No matter how bad of a day you have, most people can head to their safe and cozy bed and get some restorative sleep. Except if you can’t. Bed Poverty is typically defined as not having a safe bed of your own to sleep in. According to Barnardo’s, a UK charity whose mission is to help vulnerable children, it can include sleeping on the floor, having to share a bed because additional beds can’t be purchased, or broken or unsuitable beds because the expense to replace them can’t be afforded. While often this happens due to homelessness, it’s not always the case.
According to the Children’s Defense Fund, more than 1.5 million children were unhoused during their 2017-2018 school year. In a Harvard study, it was found that people of color and their families were the most heavily affected by evictions due to the country’s high rental costs and low incomes. It’s not just about getting a good night’s sleep — that sleep is essential for overall physical and mental health and wellness, compounding the issue.
For example, in one study, researchers concluded that people in lower socioeconomic neighborhoods impacted sleep duration for various subgroups. Another study pointed to lower neighborhood safety as a reason that kids in lower socioeconomic groups had more sleep issues, including frequent night waking and then daytime sleepiness.
But, like with any major challenge or systemic issue, there are heroes among us working on solutions. It’s a layered issue, and not just about beds, but about full wrap-around services for unhoused people. Here are a few who are on a mission to make sure everyone has a safe bed of their own to sleep in.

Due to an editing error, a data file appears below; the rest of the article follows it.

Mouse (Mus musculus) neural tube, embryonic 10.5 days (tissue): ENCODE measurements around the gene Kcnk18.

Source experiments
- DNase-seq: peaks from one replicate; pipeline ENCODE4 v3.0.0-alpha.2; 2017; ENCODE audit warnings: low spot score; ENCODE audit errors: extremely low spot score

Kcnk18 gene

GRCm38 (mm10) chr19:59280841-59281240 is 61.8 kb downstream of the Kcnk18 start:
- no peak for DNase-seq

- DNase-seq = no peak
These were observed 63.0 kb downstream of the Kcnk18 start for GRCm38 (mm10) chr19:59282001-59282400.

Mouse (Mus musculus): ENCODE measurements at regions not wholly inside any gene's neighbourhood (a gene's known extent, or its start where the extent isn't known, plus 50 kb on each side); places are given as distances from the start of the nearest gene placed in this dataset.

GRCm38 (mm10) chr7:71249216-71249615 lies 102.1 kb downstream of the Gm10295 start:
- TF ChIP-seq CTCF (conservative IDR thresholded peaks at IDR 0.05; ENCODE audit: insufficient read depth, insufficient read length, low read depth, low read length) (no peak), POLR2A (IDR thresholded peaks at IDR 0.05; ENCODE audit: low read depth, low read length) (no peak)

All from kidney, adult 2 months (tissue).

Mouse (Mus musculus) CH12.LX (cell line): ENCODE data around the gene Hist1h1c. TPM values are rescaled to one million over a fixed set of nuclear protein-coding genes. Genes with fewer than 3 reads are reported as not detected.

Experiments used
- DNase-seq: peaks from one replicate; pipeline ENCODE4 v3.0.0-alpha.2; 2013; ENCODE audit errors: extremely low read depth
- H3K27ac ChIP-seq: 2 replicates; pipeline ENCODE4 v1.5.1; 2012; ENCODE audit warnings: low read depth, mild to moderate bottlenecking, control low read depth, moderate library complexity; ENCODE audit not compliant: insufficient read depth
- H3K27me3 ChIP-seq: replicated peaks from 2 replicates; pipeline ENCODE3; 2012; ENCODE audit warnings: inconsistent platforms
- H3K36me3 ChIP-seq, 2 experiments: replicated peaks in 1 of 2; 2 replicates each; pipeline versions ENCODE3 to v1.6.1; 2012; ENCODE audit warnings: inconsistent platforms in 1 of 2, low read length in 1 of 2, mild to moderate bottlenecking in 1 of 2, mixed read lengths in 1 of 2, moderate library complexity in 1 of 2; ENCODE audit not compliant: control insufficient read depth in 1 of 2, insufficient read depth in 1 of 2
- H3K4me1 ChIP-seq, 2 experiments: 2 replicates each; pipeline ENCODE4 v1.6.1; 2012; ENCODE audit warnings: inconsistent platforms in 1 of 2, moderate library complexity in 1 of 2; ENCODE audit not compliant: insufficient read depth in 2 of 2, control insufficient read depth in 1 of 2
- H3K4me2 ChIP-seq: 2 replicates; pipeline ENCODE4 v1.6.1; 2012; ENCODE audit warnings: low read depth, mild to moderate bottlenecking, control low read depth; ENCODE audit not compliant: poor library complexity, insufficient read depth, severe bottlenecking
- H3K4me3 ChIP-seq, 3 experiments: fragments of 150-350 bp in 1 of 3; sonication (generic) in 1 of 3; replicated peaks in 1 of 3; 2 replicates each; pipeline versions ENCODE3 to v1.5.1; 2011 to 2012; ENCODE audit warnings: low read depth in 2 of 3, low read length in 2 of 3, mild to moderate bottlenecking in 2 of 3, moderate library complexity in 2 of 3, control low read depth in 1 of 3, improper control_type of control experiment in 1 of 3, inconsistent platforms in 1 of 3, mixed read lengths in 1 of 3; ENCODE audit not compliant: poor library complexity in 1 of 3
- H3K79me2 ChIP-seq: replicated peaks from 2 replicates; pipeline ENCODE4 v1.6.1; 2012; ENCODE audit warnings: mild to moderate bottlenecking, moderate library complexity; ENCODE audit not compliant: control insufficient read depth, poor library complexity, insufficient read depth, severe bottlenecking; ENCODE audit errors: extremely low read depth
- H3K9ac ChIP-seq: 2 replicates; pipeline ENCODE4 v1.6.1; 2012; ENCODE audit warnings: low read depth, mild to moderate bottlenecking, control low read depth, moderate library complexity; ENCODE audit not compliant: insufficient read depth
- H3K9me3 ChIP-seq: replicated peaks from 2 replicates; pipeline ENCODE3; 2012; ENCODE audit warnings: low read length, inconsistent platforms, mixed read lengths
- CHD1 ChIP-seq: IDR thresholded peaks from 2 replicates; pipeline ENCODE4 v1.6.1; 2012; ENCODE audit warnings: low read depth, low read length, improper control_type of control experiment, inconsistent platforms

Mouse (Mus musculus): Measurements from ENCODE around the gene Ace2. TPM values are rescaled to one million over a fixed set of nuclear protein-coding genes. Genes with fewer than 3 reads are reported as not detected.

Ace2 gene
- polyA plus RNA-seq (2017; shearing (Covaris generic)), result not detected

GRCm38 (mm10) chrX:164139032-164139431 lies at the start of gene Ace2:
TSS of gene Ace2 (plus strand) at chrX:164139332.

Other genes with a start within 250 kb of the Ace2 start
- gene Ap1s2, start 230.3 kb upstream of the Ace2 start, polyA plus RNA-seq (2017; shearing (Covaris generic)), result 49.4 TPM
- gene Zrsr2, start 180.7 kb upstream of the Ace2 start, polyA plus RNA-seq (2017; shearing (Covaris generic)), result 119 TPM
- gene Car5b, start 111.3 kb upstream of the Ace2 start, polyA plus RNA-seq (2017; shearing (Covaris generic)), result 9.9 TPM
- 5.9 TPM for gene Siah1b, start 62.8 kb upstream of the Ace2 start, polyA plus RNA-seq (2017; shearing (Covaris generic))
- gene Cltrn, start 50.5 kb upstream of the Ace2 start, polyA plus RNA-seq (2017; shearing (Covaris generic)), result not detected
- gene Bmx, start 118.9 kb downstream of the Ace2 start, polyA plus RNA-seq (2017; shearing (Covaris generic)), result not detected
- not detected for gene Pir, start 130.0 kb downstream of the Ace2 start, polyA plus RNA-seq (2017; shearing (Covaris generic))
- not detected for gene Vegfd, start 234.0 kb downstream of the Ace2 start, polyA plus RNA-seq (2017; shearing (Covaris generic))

A Bed for Every Child
For Massachusetts-based organization A Bed for Every Child, having a bed should not be a luxury but a basic need for growing children. Since 2012, the organization has supported nearly 15,000 children with new beds, completely free of charge. Through collaboration with educational, healthcare, and community organizations, they identify families whose children need beds. They are then able to partner with businesses, educational institutions, and faith-based groups to build the beds through their Build a Bed Project.
In Massachusetts, over 300,000 children live in a household burdened with high housing costs, with many of them trying to rest on floors, couches, and in conditions that are negatively impacting their health. For A Bed for Every Child, the urgency to help those impacted by rising living costs is obvious. They receive on average 200 requests for beds each month, and a staggering one-third of these pleas involve children who have no choice but to sleep on the floor.